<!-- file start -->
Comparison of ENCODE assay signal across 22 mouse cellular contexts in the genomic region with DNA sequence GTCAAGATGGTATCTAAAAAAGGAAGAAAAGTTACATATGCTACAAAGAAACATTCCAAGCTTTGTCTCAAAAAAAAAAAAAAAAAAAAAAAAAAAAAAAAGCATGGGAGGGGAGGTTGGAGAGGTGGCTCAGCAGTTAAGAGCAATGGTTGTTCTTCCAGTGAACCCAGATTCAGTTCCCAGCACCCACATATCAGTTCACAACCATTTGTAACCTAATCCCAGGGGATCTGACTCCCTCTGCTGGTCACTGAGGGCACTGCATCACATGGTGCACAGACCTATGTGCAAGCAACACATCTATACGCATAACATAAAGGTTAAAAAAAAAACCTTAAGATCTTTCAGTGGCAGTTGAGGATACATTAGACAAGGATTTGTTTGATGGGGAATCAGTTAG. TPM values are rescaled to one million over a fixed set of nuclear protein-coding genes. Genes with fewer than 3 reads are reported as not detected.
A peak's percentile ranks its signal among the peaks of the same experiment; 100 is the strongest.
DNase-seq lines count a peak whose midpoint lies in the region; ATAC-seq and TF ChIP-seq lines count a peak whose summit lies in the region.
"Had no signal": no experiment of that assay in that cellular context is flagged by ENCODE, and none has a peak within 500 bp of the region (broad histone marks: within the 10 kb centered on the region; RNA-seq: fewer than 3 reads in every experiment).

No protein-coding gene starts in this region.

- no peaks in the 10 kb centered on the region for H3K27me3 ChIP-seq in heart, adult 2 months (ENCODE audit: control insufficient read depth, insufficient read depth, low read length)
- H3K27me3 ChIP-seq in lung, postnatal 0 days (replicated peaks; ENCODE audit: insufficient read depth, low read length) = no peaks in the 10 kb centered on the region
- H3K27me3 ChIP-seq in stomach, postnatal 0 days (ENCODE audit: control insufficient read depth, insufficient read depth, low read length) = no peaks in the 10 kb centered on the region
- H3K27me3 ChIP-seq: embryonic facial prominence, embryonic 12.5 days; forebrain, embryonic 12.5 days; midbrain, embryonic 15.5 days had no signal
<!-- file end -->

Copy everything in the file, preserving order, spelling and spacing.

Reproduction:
Comparison of ENCODE assay signal across 22 mouse cellular contexts in the genomic region with DNA sequence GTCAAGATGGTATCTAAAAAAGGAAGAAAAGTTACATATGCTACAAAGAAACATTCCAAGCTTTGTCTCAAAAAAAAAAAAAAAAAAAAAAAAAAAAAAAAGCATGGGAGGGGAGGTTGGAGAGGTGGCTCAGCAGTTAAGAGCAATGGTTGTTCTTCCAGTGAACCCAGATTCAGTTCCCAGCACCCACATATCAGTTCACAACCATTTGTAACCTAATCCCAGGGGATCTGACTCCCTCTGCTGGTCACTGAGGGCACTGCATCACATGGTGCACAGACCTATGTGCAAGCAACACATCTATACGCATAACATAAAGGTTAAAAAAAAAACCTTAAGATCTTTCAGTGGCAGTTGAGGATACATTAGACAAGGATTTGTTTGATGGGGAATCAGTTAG. TPM values are rescaled to one million over a fixed set of nuclear protein-coding genes. Genes with fewer than 3 reads are reported as not detected.
A peak's percentile ranks its signal among the peaks of the same experiment; 100 is the strongest.
DNase-seq lines count a peak whose midpoint lies in the region; ATAC-seq and TF ChIP-seq lines count a peak whose summit lies in the region.
"Had no signal": no experiment of that assay in that cellular context is flagged by ENCODE, and none has a peak within 500 bp of the region (broad histone marks: within the 10 kb centered on the region; RNA-seq: fewer than 3 reads in every experiment).

No protein-coding gene starts in this region.

- no peaks in the 10 kb centered on the region for H3K27me3 ChIP-seq in heart, adult 2 months (ENCODE audit: control insufficient read depth, insufficient read depth, low read length)
- H3K27me3 ChIP-seq in lung, postnatal 0 days (replicated peaks; ENCODE audit: insufficient read depth, low read length) = no peaks in the 10 kb centered on the region
- H3K27me3 ChIP-seq in stomach, postnatal 0 days (ENCODE audit: control insufficient read depth, insufficient read depth, low read length) = no peaks in the 10 kb centered on the region
- H3K27me3 ChIP-seq: embryonic facial prominence, embryonic 12.5 days; forebrain, embryonic 12.5 days; midbrain, embryonic 15.5 days had no signal